“Frankly, my dear, I don’t give a damn.”
Film industry folks actually do give a damn about your dialogue and so should you. (And you thought I was going to say: Who else but Rhett Butler in Gone with the Wind could have said this memorable line?!)
Characters’ voices must be distinct and not interchangeable with other characters. Readers must be able to identify who is speaking without needing to look at character headings. Always make every word count; sometimes less is more and the less said can prove more poignant.
Film executives, agents, directors, producers, and all those reading your script demand that your characters “speak” to them. (Meaning, the dialogue must ring true and be distinct to your characters.)
Remember, as Jake La Motta (Raging Bull) said: "I'm da boss, I'm da boss, I'm da boss, I'm da boss, I'm da boss..." (Film industry folks are the boss because they have the power to greenlight or reject your script.)
I’m sure many of you have read about the importance of subtext in scripts, but what does that really mean to you? Using subtext serves as a way to convey characters’ intentions without hitting the audience over the head. In dialogue, for example, a character says one thing, but there’s an underlying meaning in what she’s saying.
In writer and director Joseph L. Mankiewicz’s All About Eve, Dewitt says to Margo, “Dear Margo. You were an unforgettable Peter Pan. You must play it again soon.” The subtext addresses Margo’s blatant obsession and fear of aging. (Ageism is also one theme of this film.)
In Lady Bird (written and directed by Greta Gerwig), when Kyle picks Lady Bird up for prom by honking, Lady Bird’s father calmly and without judgment asks his daughter: “You aren’t gonna get in a car with a guy who honks, are you?”
Ten Top Tips to Writing Good Dialogue
1. Dialogue must clearly convey emotions, attitudes, strengths, vulnerabilities, goals, and so on, while revealing the details of your plot and advancing your narrative.
2. Every word of dialogue must be true to your character. Always consider your characters’ behaviors and motivations when they speak.
3. Consider silences and pauses your characters might use, or another character’s interruptions, to further convey tensions, actions, moods, and emotions.
4. In real life, most people do not always speak with flawless grammar in complete, formal sentences. Dialogue must not sound wooden or stilted.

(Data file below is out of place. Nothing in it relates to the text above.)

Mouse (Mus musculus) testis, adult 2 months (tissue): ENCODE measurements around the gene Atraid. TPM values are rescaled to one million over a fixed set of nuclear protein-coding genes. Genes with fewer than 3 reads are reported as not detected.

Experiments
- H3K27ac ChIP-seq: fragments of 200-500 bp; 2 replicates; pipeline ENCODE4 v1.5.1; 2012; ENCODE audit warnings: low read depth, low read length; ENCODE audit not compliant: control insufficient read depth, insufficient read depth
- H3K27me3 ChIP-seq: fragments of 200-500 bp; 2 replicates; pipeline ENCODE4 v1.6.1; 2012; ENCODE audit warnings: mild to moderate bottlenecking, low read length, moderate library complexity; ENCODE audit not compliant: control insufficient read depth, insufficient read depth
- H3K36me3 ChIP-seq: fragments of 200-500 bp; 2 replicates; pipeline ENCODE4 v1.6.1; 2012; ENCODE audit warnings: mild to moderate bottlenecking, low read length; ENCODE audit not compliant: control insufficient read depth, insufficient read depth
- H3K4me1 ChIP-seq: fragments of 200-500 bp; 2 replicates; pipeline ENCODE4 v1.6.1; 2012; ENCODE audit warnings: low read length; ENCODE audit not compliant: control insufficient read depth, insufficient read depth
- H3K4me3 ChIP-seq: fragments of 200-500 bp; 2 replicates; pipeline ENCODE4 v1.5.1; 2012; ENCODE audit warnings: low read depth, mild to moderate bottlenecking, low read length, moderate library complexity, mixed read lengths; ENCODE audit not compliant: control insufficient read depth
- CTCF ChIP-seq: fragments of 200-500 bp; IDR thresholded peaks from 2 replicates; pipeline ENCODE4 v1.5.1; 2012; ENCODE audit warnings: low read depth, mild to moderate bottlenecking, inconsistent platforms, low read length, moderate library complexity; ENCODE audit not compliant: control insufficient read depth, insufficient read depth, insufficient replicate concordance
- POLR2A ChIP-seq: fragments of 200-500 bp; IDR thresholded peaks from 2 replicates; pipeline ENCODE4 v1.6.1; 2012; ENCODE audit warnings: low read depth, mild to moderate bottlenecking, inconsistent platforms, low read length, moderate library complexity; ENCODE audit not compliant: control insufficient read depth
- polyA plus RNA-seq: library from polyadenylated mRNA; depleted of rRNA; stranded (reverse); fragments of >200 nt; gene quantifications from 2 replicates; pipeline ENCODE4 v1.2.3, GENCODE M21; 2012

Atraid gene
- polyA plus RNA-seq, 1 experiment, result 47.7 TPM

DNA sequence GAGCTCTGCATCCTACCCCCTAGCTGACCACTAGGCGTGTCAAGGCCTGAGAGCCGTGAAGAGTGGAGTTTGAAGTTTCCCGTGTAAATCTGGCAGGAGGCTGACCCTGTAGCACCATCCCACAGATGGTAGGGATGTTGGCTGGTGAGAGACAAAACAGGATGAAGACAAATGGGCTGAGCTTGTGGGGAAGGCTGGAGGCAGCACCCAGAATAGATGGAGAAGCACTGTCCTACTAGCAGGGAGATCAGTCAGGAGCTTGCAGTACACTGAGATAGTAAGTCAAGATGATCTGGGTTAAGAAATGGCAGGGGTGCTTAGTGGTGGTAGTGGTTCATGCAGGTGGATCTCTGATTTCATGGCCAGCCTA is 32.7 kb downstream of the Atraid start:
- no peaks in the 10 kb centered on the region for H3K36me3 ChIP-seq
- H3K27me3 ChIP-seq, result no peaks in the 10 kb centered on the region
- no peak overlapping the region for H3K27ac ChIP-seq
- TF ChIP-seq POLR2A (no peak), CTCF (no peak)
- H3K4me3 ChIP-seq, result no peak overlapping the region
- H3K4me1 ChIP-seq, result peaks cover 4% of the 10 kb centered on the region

5. To make your characters’ dialogue more identifiable consider using contractions, colloquialisms, slang, and so on, when true to your characters.
6. Characters can speak in verbal shorthand, such as family members and best friends.
7. Keep in mind how your characters listen or don’t listen to each other and respond or don’t respond to each other.
8. Always research your topics thoroughly so if your character is speaking about legal issues for example, you are accurate. The same is true when writing a period film; do your research so your characters’ dialogue is historically accurate.
9. Watch out for on-the-nose dialogue. People don’t always say exactly what’s on their mind or say what they mean and neither should your characters.
10. Writing character biographies in the first person (in their voices) for all of your characters will help to hone in on their specific word choices and language usages, such as slang, speech patterns, and rhythms.
Now, imagine yourself standing in a trench coat in a black-and-white film, talking to film industry folks and hearing Rick’s voice (from Casablanca) in your head saying: "Louis, I think this is the beginning of a beautiful friendship." But this time, it will be the beginning of a beautiful work relationship when you write a script with sparkling dialogue that film executives will champion to get onto the silver screen.